This would mark a potential first with a cancer-related investigation going from bench to trial within Saskatchewan.
Making this possible are a series of discoveries by Andrew Freywald, a researcher in the College of Medicine, and Franco Vizeacoumar, an expert in genome-wide screening and a researcher with the college’s Division of Oncology and the Saskatchewan Cancer Agency as well as their research teams.
“Several years ago we discovered a molecule, called EPHB6, on the surface of cancer cells that suppresses the aggressive behavior of breast cancer,” said Freywald. “Breast cancer cells obviously don’t like to have this molecule, because it doesn’t benefit them, so they get rid of it in the majority of breast cancer tumours.”
Freywald and his team initiated a collaborative project with Vizeacoumar. This led to the additional discovery that inhibition of some other molecules selectively suppresses cancer cells with reduced EPHB6 levels in triple-negative breast cancer, the most aggressive breast cancer type, for which there is currently no targeted therapy.
“The key is that there are a number of genes like EPHB6 that are differentially regulated in cancer and one of the biggest challenges is to find the way to use that differential regulation to our advantage,” Vizeacoumar said. “So our advanced technology allows us to actually go in and turn off every single gene in the genome, and then ask a question: ‘Which gene should I turn off so that it kills only cancer cells with certain features, without damaging normal cells?’”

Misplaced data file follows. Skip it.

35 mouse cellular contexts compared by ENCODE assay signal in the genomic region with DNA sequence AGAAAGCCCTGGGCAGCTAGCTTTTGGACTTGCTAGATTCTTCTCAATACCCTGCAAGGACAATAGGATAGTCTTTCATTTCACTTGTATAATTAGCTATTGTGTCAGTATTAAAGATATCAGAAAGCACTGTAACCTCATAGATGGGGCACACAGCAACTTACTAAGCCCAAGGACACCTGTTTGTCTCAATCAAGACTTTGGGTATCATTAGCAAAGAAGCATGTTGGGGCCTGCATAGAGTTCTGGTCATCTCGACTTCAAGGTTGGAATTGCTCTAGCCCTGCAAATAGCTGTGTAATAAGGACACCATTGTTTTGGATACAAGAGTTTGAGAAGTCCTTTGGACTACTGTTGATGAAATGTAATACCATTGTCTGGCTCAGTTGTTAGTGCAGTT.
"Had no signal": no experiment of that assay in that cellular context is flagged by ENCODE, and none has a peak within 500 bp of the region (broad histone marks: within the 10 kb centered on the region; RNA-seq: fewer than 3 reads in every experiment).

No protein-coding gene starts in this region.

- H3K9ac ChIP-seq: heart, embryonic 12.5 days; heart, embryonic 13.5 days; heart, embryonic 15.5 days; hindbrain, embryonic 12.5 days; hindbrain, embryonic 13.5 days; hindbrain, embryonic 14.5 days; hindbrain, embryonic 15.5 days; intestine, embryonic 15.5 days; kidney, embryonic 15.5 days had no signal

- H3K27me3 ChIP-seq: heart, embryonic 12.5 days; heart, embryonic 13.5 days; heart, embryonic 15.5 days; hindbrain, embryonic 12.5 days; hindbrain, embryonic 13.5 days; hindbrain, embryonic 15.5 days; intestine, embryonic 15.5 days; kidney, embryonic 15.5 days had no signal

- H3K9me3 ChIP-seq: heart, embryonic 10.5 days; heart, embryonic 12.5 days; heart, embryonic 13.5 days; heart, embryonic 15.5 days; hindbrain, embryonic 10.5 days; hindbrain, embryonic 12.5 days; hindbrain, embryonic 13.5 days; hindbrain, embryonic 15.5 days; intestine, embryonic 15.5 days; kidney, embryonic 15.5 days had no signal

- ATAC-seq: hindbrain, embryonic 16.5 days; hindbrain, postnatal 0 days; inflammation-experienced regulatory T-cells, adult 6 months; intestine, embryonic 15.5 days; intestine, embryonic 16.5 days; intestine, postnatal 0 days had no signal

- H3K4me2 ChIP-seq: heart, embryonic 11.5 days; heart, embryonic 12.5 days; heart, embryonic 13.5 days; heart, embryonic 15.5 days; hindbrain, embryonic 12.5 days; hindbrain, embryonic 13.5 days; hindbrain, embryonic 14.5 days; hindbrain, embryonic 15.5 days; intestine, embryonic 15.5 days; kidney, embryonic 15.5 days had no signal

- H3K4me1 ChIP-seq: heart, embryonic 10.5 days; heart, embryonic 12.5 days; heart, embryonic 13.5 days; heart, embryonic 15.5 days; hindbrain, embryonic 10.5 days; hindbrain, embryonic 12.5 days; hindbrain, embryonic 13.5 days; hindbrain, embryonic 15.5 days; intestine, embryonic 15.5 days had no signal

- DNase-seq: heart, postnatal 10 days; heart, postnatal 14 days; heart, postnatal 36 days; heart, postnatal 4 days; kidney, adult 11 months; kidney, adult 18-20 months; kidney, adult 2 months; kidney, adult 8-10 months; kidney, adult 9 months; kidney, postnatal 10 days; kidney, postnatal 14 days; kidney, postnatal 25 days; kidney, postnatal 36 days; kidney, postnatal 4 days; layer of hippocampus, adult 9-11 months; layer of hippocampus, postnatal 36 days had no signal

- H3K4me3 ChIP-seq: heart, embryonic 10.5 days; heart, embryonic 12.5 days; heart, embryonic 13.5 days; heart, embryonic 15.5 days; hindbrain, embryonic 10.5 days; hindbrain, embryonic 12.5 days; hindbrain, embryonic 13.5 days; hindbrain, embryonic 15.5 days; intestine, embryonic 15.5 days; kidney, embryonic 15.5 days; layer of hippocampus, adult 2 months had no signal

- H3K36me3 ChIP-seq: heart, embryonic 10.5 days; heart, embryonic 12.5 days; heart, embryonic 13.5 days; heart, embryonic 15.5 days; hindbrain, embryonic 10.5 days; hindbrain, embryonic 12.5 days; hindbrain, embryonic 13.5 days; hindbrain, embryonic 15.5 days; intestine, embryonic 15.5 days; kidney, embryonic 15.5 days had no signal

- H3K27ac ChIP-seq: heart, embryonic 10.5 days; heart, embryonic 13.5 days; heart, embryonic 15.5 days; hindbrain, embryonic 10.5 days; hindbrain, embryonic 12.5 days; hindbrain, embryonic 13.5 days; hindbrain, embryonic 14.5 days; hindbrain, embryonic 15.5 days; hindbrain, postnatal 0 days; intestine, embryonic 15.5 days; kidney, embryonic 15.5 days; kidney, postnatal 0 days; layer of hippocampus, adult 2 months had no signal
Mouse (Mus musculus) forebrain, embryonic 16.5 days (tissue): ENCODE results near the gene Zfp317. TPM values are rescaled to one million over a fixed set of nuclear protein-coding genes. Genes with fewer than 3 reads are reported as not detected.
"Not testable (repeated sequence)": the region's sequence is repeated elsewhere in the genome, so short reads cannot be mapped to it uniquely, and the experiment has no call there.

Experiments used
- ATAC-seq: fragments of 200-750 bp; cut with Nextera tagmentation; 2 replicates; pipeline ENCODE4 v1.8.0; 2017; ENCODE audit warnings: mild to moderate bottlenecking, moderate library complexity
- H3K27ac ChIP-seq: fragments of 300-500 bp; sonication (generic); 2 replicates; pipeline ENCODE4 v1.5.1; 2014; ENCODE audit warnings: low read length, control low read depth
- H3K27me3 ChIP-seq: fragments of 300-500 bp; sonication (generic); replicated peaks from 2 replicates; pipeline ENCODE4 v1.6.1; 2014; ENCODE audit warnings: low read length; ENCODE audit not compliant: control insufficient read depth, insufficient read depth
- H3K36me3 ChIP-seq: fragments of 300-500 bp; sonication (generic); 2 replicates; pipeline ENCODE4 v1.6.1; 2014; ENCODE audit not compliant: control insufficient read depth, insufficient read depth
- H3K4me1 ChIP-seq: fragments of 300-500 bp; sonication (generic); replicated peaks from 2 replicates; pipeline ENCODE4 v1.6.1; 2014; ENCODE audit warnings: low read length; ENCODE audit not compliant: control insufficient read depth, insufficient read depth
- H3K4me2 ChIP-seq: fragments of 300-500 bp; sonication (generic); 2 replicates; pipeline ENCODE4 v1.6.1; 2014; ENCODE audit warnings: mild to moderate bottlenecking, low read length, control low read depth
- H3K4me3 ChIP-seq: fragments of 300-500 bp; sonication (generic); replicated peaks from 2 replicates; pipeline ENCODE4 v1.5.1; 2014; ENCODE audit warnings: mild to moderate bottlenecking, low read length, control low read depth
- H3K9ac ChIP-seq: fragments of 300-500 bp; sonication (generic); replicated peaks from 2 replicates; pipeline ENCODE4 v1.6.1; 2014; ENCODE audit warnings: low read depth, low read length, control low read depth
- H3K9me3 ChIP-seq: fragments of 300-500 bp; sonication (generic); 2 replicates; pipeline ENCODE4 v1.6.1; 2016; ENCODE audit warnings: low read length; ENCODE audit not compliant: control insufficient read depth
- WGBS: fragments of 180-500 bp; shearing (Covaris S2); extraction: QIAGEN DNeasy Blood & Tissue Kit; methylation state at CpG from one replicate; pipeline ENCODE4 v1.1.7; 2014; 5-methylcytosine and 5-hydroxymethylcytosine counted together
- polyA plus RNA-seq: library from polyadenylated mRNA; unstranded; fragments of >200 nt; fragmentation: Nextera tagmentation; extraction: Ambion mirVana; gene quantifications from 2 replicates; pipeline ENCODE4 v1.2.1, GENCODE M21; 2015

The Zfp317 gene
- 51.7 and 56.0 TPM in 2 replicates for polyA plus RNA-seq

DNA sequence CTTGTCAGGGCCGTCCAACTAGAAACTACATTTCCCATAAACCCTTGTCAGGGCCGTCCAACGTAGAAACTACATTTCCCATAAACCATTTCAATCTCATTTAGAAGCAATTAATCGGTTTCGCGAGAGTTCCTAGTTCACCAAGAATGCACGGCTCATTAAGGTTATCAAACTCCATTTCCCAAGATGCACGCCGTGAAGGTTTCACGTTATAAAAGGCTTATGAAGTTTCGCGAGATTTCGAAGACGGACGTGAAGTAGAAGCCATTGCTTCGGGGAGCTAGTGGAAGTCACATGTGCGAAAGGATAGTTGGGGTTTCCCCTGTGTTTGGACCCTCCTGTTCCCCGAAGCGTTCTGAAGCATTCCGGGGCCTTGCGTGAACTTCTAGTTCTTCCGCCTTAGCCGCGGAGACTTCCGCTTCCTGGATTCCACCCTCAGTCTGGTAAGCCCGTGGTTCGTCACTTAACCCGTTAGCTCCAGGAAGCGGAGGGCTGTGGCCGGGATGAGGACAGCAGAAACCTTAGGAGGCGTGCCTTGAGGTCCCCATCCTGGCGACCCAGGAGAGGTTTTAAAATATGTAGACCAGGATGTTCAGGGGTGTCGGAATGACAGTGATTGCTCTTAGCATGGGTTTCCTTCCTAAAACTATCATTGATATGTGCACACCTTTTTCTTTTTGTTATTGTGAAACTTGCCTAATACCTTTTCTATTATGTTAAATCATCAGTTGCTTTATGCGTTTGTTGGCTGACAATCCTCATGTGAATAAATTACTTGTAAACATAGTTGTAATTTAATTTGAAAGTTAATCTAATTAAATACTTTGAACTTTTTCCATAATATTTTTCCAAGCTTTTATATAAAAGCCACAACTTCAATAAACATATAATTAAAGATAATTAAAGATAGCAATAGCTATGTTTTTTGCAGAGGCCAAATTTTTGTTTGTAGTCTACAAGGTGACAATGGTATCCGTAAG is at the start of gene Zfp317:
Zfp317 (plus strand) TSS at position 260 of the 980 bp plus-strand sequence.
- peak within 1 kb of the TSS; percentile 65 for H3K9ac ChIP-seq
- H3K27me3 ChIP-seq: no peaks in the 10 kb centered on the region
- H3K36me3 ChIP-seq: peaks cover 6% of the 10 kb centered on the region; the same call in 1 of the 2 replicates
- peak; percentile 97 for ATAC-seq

Using this technology, Vizeacoumar and Freywald determined that by targeting a gene called SRC, they could eliminate breast cancer cells and tumours lacking EPHB6, without affecting normal tissues. This is very important, as there are already FDA-approved SRC inhibitors available, which means their research findings can go to clinical trials without additional delays.
“We’re working with the Saskatchewan Cancer Agency and the research director there, Deborah Anderson, to get the clinical trial started,” Freywald said. “Currently, we are conducting a study to determine what types of breast cancer patients will benefit from this treatment, from which we can get a sample group for the trial. We are also trying to secure funding that would support this clinical trial.”
The team hopes that the next phase of clinical trials will be initiated within the next two years, if the necessary funding can be secured.
Work to date has been made possible through funding from the Canadian Breast Cancer Foundation, the Canadian Institutes of Health Research, the Saskatchewan Cancer Agency, the Saskatchewan Health Research Foundation and the Canada Foundation for Innovation.
For more information, please contact:
College of Medicine
University of Saskatchewan